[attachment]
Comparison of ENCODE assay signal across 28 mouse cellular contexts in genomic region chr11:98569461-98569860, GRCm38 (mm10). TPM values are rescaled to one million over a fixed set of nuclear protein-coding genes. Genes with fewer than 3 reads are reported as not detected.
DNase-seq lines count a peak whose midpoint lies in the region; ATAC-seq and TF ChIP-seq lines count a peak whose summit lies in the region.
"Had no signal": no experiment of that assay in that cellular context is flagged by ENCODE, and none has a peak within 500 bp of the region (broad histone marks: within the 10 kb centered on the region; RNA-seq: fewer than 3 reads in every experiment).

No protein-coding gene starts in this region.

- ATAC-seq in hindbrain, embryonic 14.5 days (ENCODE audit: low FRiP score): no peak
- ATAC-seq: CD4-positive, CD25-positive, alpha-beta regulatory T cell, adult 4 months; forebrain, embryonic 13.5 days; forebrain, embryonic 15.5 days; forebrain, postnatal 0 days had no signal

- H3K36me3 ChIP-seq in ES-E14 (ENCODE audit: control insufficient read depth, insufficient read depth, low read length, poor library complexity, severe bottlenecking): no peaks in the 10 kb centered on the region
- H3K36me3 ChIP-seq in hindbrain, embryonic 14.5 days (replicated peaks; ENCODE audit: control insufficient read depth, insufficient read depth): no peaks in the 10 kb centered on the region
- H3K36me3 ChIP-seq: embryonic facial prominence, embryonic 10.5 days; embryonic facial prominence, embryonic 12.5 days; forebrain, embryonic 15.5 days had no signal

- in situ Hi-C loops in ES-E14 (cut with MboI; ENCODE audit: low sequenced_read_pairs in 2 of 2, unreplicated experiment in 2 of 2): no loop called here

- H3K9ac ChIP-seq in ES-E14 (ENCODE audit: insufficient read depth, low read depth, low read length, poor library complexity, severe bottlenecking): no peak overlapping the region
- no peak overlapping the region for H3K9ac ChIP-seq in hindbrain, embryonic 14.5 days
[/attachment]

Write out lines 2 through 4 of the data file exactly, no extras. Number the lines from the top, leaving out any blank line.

DNase-seq lines count a peak whose midpoint lies in the region; ATAC-seq and TF ChIP-seq lines count a peak whose summit lies in the region.
"Had no signal": no experiment of that assay in that cellular context is flagged by ENCODE, and none has a peak within 500 bp of the region (broad histone marks: within the 10 kb centered on the region; RNA-seq: fewer than 3 reads in every experiment).

No protein-coding gene starts in this region.